CEDAR LAKE | The sounds were similar to others all around the state on Monday morning. At many places the first day of football is routine.
Cleats crunching on asphalt, young men's voices talking about great expectations, a handful of youngsters who forgot to take their physicals and coaches barking with a fresh breath.
But at 7:56 a.m. behind Hanover Central High School, history was made as the Wildcats walked out for their first football practice in 42 years. The Wildcats will play a junior varsity schedule this fall before picking up varsity in 2014.
There was no despair, though, as 55 players walked onto the field underneath the water tower as the first whistle since 1971 could be heard.
First-year coach Robert Harrison still has the piece of paper from 2011 when he wrote down a blueprint for what it would take for football to arrive in Cedar Lake. Middle school football was first. The facilities were next.
The players looked at the new bleachers that went up this summer as they walked to their first practice.
"The kids have been saying all summer that they could not wait for this day," Harrison said. "There is a real excitement in the air. It's going to be great the first time this community feels the joy that football brings on a Friday night, or Saturday morning."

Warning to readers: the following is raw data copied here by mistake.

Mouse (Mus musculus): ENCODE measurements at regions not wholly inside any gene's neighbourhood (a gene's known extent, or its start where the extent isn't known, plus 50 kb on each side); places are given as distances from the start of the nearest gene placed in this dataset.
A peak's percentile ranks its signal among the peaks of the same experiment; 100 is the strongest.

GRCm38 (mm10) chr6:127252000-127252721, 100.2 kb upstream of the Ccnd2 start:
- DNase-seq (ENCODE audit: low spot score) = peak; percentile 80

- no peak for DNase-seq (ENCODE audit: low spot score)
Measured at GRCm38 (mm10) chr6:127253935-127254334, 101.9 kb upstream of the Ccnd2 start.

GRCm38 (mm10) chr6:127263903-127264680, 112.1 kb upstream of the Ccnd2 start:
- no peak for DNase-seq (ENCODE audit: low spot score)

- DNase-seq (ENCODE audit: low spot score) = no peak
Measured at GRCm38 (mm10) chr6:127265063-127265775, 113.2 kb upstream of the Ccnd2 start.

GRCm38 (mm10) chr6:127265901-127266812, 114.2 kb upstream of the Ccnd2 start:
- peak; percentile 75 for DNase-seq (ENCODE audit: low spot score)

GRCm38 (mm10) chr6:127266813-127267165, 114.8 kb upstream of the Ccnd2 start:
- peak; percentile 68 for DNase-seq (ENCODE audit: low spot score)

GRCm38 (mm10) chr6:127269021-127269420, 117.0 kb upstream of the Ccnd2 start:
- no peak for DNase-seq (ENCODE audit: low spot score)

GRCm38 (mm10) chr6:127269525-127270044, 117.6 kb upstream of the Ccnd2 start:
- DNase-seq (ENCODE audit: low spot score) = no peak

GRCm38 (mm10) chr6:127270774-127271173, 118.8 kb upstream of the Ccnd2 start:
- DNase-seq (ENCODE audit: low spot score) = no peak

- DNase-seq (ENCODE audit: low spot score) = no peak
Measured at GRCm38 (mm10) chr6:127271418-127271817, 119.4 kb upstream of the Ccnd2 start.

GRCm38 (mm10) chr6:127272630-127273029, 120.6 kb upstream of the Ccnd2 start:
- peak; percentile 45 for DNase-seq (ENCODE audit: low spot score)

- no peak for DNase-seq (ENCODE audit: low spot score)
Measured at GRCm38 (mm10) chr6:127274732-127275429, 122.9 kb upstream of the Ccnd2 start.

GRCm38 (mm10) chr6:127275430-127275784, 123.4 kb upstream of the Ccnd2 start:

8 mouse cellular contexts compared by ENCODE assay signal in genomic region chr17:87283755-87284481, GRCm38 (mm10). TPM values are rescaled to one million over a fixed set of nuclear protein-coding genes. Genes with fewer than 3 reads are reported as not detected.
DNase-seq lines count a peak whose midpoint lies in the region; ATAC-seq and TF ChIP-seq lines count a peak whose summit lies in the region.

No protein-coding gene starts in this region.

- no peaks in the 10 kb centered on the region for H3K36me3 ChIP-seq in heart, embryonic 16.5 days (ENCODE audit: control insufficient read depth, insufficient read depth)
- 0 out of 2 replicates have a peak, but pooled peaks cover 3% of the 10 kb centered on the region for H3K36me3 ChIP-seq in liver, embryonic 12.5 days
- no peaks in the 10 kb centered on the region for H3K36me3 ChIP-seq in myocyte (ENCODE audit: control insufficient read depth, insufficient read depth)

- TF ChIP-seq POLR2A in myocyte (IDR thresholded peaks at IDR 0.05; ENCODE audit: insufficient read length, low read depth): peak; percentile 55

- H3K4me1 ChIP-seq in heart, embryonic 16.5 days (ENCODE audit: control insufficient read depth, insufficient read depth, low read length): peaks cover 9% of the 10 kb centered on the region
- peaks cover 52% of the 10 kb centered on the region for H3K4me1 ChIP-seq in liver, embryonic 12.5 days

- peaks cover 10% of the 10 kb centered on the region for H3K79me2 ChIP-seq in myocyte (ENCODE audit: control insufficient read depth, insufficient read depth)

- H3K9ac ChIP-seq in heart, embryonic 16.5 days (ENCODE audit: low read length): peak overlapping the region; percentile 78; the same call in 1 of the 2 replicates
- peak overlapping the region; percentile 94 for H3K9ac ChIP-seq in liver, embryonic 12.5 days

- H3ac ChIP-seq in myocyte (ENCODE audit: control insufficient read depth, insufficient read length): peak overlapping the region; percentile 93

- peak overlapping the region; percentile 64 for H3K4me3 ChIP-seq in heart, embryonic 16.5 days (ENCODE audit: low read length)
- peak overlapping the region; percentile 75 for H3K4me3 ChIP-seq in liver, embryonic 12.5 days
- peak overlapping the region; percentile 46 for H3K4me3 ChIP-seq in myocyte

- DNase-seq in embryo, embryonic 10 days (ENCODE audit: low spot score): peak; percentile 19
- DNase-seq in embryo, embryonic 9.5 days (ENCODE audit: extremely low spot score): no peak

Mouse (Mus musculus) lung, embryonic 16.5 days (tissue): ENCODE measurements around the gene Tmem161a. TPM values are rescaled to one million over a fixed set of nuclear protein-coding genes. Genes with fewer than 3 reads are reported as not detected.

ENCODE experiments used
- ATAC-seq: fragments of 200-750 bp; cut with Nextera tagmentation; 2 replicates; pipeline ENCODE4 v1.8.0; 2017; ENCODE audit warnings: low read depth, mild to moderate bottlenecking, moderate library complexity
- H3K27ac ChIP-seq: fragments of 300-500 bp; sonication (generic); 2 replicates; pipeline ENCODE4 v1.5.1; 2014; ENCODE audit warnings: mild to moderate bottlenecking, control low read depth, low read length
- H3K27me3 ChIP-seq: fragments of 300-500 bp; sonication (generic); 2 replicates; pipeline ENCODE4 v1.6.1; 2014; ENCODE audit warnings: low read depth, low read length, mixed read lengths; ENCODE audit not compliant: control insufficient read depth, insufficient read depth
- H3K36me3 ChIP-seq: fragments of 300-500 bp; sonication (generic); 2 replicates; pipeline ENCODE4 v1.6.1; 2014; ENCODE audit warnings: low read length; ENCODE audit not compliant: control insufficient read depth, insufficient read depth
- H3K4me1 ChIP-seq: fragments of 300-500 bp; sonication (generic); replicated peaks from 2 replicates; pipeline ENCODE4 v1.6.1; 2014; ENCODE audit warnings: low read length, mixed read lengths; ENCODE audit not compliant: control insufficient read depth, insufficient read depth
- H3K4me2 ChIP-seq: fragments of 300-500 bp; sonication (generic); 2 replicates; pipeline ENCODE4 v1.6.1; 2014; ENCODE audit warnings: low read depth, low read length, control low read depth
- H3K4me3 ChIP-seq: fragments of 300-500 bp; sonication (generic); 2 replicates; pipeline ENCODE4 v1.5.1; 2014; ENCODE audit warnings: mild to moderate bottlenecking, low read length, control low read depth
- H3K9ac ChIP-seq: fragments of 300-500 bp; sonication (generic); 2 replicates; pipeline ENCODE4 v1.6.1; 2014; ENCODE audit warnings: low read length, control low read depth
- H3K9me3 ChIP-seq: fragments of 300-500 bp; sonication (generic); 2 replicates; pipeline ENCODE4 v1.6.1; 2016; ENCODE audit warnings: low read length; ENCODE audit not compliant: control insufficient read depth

Unlike most other schools, Hanover will have two seniors who will only playing one year of football and it will be at the JV level. That did not wipe the smile off the faces of Zak Belin or Sam Bokodi.
Belin played football in Crete and Lansing before moving to Cedar Lake. Bokodi grew up in St. John before heading south. The rumbling of football returning were bouncing off the walls their freshman year. But it takes time to get something like a football program up and running.
"I love football, I've played it my whole life," Belin said. "It doesn't matter to me that I'm playing JV as a senior. It's better than nothing."
"I have a passion for football and this is my only chance so I'm going to take it," Bokodi said. "It's exciting that we're the first team bringing it back, it's history. We want to come out and show that we're a good program."
Last year's eighth grade team went 7-1. So a foundation has been built. Each player stepped over a painted sign in the grass that read, "Practice like you play."
That is the mantra that Harrison and his staff want to bring.
Assistant coach Jake Viehman is a hulk of a man. He graduated from Hanover in 1999. He wished that his school had football in those days. There was always talk but it never came to fruition. Until now.
Viehman's uncle, Jim Kiechle, was an assistant coach at Hanover in 1971 when 24 players and a long run of whippings caused the school to shut down the football program.
Before class football was introduced, there were not a lot of small schools playing the sport so Hanover was facing the big boys and it wasn't pretty.
"I wish we would've had it when I went here," Viehman said. "We had a lot of big guys and I think we would've been pretty good. But this is cool for these kids. It's been a long time coming. There is a lot of excitement.
"It's cool to see these guys running around out here in the grass."